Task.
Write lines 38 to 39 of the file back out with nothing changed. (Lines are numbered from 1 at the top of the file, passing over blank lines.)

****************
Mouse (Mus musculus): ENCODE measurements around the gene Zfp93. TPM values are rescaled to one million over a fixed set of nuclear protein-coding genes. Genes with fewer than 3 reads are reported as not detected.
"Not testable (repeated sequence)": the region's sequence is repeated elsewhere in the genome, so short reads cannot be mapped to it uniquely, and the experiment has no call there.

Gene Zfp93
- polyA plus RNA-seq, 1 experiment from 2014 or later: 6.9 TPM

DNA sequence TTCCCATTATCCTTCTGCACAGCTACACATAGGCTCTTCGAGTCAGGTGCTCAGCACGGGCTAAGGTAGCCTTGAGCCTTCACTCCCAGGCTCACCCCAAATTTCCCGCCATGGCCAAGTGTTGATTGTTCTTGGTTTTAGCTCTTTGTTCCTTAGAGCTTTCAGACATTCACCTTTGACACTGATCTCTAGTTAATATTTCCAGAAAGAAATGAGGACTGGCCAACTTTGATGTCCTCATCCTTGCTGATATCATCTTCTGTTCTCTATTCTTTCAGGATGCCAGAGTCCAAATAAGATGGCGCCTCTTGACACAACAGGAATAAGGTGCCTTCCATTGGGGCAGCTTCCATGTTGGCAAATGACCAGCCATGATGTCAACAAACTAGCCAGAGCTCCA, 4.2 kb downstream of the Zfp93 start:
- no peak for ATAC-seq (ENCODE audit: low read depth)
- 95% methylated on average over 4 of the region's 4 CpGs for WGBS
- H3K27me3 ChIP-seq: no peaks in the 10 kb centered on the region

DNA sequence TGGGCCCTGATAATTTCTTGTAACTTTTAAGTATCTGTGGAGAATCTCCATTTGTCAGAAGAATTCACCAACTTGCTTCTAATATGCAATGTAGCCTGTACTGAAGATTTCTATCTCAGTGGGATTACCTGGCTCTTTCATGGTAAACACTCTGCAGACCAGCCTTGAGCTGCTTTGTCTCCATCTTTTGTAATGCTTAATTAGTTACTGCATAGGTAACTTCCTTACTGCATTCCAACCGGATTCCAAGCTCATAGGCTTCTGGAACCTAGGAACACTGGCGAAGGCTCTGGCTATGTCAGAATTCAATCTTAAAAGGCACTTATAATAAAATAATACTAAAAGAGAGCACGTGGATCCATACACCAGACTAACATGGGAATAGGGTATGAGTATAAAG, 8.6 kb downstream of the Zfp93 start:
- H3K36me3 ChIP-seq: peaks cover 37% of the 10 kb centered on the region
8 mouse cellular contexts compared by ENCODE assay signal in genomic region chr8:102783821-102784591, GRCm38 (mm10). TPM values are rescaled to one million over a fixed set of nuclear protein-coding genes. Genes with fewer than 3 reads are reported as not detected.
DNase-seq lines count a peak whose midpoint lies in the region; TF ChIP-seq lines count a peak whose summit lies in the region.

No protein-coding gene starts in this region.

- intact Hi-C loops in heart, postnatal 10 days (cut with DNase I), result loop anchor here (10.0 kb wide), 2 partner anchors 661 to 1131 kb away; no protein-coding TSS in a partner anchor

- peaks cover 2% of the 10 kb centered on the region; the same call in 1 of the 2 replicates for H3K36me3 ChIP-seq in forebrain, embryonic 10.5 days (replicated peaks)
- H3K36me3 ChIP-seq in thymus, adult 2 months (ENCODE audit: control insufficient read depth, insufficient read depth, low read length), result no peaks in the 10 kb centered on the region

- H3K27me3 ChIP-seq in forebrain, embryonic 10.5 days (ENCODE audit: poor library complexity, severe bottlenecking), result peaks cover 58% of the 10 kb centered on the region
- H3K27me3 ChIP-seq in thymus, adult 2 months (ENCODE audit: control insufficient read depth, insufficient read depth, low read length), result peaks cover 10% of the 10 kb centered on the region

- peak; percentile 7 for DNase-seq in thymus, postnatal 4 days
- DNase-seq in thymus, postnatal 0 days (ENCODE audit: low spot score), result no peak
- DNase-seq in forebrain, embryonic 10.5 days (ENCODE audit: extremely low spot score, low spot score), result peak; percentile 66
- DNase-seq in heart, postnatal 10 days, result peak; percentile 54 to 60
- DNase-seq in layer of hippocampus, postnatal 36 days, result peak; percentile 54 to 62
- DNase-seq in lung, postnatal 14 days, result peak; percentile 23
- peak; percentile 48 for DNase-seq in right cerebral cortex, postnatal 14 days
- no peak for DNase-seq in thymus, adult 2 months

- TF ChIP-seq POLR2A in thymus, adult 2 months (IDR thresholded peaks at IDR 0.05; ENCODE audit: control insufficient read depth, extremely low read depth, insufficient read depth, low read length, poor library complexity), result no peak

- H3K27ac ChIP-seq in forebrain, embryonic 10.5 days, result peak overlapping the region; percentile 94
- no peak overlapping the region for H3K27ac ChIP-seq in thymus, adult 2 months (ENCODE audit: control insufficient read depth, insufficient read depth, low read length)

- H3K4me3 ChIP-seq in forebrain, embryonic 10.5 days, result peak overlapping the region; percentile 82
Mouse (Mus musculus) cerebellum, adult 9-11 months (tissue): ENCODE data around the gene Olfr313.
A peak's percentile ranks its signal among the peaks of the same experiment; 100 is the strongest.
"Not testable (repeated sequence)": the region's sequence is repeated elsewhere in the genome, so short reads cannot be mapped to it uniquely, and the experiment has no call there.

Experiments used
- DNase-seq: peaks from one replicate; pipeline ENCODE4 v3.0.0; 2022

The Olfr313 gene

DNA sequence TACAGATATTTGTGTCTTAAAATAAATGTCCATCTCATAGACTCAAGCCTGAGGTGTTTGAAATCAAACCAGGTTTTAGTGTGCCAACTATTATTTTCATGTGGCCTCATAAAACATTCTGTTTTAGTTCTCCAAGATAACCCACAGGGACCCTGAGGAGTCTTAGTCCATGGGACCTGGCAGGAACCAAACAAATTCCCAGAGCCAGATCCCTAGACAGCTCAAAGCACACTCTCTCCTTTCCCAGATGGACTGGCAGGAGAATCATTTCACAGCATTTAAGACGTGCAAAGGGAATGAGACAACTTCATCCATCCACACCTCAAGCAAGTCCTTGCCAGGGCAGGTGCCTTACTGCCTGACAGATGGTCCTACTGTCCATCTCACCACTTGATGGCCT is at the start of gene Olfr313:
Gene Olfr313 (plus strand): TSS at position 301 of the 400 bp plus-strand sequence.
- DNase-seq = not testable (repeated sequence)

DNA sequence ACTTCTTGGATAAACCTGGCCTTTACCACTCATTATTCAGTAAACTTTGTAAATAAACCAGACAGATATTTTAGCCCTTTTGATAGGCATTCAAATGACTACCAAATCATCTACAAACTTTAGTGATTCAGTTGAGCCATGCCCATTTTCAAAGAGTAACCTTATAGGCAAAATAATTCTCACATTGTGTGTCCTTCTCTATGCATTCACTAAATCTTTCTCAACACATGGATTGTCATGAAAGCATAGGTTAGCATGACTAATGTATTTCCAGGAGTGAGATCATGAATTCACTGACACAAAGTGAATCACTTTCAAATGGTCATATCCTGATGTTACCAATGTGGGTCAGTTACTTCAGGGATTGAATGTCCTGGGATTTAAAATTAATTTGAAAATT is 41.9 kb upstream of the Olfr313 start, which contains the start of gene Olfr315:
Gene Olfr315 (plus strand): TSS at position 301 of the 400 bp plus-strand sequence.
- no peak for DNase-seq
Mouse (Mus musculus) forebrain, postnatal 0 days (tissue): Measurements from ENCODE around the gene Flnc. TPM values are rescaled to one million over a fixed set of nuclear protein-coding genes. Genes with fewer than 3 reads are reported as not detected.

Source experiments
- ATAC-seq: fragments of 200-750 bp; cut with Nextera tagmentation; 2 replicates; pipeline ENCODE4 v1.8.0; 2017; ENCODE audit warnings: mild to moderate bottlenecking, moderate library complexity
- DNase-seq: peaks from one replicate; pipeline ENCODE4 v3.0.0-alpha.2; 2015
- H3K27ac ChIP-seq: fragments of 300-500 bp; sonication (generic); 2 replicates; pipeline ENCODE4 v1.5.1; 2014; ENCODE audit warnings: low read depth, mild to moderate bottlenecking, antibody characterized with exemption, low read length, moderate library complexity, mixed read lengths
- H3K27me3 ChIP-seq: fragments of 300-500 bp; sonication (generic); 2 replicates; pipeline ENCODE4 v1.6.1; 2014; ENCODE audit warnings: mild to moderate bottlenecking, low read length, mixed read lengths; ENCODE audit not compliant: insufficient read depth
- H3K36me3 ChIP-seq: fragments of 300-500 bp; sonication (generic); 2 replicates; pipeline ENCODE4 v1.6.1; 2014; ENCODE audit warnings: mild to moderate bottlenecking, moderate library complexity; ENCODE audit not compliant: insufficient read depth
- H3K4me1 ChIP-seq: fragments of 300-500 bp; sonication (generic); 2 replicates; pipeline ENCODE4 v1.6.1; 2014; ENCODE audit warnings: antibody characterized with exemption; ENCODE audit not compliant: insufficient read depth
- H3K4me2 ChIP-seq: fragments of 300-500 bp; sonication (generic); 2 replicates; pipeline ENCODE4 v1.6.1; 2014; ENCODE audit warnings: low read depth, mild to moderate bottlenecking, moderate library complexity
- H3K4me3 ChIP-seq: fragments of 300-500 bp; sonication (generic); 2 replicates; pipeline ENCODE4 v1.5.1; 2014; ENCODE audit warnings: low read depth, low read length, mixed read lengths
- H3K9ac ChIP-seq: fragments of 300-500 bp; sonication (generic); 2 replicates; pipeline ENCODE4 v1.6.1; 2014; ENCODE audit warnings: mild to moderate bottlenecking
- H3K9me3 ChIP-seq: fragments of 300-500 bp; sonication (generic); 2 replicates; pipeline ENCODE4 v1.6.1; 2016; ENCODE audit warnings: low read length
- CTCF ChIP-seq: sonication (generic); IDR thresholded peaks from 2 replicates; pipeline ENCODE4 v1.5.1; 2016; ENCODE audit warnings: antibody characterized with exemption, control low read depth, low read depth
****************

Gene Olfr313 (plus strand): TSS at position 301 of the 400 bp plus-strand sequence.
- DNase-seq = not testable (repeated sequence)